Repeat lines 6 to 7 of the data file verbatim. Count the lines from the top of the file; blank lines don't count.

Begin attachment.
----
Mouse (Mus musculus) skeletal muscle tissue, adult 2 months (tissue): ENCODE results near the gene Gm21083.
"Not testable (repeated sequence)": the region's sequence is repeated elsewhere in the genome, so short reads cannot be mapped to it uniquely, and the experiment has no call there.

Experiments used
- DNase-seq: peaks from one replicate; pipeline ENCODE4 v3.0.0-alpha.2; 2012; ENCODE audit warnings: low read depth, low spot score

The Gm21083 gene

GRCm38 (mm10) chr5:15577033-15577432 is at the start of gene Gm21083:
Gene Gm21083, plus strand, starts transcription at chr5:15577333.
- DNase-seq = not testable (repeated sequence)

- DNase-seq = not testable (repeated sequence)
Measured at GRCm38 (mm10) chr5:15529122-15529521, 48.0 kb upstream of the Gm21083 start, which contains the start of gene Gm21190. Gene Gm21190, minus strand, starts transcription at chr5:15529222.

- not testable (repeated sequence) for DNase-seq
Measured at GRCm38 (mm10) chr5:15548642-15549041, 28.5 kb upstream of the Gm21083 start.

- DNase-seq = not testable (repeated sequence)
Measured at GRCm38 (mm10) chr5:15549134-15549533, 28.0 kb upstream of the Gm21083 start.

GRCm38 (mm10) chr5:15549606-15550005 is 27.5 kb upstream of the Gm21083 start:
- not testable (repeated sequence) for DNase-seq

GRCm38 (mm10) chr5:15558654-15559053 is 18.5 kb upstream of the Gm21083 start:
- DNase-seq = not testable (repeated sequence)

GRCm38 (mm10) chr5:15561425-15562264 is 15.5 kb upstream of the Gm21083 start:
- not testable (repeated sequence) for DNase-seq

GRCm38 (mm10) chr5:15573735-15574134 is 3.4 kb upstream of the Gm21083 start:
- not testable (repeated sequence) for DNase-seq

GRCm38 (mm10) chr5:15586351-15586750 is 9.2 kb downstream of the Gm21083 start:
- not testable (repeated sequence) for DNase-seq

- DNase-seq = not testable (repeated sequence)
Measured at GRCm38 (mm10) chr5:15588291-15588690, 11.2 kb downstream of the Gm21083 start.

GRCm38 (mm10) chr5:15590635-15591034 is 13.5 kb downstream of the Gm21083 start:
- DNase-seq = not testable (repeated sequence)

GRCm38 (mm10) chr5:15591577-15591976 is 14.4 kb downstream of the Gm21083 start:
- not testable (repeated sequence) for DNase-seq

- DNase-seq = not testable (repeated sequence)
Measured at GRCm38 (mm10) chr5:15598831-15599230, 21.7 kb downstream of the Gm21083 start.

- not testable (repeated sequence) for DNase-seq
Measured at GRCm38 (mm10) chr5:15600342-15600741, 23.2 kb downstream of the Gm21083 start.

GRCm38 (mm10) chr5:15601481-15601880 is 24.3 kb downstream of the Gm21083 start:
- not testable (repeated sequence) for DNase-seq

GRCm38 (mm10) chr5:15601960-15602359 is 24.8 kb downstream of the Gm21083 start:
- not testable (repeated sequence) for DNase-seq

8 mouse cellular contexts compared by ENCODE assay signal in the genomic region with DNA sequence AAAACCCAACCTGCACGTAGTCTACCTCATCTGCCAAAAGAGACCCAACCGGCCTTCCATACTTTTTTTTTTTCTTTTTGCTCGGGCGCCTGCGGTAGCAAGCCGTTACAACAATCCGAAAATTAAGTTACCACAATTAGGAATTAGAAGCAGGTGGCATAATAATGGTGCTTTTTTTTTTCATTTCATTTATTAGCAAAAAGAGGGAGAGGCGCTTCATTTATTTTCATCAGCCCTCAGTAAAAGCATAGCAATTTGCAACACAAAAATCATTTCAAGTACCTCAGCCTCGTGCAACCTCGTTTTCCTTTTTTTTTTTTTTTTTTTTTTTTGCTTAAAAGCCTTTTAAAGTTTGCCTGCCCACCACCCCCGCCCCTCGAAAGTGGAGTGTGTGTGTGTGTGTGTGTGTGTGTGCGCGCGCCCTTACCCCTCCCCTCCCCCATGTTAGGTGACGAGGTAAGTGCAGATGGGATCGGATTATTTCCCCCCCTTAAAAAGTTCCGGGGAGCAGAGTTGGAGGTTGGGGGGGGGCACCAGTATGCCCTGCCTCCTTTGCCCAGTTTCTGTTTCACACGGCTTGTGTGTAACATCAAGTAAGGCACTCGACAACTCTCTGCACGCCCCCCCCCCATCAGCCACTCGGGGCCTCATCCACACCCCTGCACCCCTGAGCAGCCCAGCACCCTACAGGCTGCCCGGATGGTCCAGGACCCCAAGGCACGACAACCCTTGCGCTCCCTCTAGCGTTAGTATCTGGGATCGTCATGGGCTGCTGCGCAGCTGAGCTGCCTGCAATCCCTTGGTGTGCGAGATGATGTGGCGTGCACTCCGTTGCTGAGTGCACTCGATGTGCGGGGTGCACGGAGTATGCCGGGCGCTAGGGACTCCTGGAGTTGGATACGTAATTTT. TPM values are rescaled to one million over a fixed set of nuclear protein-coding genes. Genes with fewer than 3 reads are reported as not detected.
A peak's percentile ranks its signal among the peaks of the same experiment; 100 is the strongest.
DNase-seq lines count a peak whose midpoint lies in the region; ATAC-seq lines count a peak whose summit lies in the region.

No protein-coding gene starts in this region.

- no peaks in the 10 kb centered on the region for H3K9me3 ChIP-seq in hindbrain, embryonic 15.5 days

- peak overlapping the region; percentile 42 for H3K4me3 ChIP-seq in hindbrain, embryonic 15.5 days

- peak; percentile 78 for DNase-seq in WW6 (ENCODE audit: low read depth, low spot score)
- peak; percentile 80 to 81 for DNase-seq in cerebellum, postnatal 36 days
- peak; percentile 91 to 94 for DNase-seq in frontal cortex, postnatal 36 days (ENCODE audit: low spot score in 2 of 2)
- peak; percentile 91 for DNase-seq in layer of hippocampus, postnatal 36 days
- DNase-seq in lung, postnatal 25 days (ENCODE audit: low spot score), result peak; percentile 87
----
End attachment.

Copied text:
GRCm38 (mm10) chr5:15577033-15577432 is at the start of gene Gm21083:
Gene Gm21083, plus strand, starts transcription at chr5:15577333.